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Julia Pfeiffer Burns State Park is the home of the Mc Way Falls, which descends some 80 feet onto a white sandy beach, surrounded by aqua green water. Saddle Rock can be seen in the distance. There is a 1/2 (.8 km) walkway (The Waterfall Trail) that takes you from the parking area to the scenic overlook of the cove. During high tide the ocean water covers the beach and the waterfall flows straight into the sea. The park is located 37 miles (60 km) south of Carmel and 12 miles (19 km) south of Pfeiffer Big Sur State Park.

The recreational area is more suited for hikers since it does not have any beach access. There are several trails that will lead you through the 2800 acre park. Some of the trails are quite steep. The park extends from the Pacific coastline to the 3000 ft ridges in the distance. You can experience a wonderful view of the Big Sur coastline if you are willing to make the enduring climb.

Julia Pfeiffer was the daughter of Michael and Barbara Pfeiffer, some of the first European settlers to homestead this area of the California coast. The Pfeiffers were a family of ranchers and much of this portion of the Big Sur area bears their name. 

The land surrounding the falls was first homestead by Christopher McWay. He established The Saddle Rock Ranch there. Julia and her husband John Burns owned a ranch on a nearby ridge. In 1924 Lathrop and Helen Brown purchased The Saddle Rock Ranch from McWay. Julia and her husband leased land from the Browns and worked cattle on the ranch. Helen and Julia became good friends. In 1962 Helen Hooper Brown donated the land  to the state, so that a state park could be created, and named in memory of Julia Pfeiffer Burns. 

At the end of The Waterfall Trail is another overlook of the Pacific Ocean. This is a good area for whale watching. Gray whales migrate through this area to the Baja California Coast in January and February, and back in April and May. There is a large wooden bench at the end of the walkway. 

Next to the bench is the reminisce of a stone staircase terrace that ascends up the into the hills. The Brown's built what became known as the "Waterfall House" there. The house was torn down in 1965. I wish I could  have seen the house. I have read that it was pretty ornate.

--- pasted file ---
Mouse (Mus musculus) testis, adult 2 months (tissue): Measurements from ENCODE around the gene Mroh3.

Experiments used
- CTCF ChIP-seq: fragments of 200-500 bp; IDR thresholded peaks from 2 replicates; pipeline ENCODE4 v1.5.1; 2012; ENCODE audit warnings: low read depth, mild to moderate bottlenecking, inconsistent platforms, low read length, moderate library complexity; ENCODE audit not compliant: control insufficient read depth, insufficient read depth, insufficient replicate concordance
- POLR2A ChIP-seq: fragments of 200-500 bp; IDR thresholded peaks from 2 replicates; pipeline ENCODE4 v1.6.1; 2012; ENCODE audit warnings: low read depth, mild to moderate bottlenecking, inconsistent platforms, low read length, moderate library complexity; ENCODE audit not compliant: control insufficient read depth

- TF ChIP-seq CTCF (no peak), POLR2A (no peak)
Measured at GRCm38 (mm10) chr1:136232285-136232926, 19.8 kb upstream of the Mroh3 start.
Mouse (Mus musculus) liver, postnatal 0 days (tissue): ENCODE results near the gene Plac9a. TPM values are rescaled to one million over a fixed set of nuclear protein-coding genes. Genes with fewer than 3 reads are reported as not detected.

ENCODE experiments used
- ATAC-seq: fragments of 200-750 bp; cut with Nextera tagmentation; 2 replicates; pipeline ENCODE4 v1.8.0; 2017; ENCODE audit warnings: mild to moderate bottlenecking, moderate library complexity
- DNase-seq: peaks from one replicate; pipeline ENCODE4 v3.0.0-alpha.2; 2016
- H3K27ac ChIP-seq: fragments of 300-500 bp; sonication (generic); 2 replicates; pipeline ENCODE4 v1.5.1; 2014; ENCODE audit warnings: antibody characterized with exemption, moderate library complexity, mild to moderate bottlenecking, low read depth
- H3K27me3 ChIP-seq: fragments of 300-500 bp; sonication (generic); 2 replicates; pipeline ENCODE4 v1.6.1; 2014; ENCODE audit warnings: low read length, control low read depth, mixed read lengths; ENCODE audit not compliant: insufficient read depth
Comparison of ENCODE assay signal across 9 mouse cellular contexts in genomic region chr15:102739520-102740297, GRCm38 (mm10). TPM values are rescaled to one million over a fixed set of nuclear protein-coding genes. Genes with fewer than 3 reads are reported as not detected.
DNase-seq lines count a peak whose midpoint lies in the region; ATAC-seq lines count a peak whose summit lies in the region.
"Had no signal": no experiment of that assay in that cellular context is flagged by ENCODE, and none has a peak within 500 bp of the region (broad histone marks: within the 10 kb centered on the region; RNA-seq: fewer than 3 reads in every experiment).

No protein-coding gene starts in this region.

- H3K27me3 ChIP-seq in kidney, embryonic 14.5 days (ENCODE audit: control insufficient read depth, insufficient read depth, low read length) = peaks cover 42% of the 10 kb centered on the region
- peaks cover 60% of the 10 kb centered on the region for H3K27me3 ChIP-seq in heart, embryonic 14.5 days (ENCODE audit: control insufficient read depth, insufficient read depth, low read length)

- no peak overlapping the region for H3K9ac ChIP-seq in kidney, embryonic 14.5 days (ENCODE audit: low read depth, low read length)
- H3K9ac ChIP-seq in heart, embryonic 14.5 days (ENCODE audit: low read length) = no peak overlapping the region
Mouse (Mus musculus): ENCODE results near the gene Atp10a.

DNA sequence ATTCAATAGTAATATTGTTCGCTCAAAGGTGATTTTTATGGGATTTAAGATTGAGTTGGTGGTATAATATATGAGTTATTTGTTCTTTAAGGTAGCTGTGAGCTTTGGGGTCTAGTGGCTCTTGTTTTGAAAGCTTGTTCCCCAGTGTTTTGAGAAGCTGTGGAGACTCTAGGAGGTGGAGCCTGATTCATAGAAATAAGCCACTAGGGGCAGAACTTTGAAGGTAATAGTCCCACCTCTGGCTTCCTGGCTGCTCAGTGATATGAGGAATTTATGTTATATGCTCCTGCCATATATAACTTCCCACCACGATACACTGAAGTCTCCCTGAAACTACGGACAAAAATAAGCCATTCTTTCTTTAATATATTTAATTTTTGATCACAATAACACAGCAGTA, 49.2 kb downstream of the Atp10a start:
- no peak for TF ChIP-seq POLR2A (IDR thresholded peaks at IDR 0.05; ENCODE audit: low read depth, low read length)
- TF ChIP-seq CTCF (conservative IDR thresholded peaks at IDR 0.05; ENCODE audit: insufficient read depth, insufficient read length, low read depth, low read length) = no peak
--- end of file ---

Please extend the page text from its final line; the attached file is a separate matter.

The photos were take the first week in July 1999, during the July 4th, Independence Day holiday. I had almost given up on taking photos for the day. In the summer months the costal fog can linger on the ocean and inland areas for most of the day. It was mid-afternoon and the sun was still behind the clouds. About 3:00 the sun became partially visible, moving back behind the clouds from time to time. I decided to take a short drive to Julia Pfeiffer Burns State Park, not knowing if suitable light would last for very long. I love waterfalls. 

When I got to the park I was astounded by the view. It was tough taking photographs since the sun kept popping behind the fog for several minutes at a time. I had to wait for the sun to come back out, in-between successive shots. I am pretty happy with the end result.

I took the photos using a polarizing filter. The overlook is several hundred feet above the cove. The combination of the gray green filter and the distance from the ocean made the aqua water appear to be emerald green. I have not experienced this problem with the filter, shooting at closer distances.

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McWay Falls - Photo 1    McWay Falls - Photo 2    McWay Falls - Photo 3

McWay Falls - Photo 4        McWay Falls - Photo 6

McWay Falls - Photo 7    McWay Falls - Photo 8


All photographs 1998-2002 Michael Wheeler. All rights reserved.




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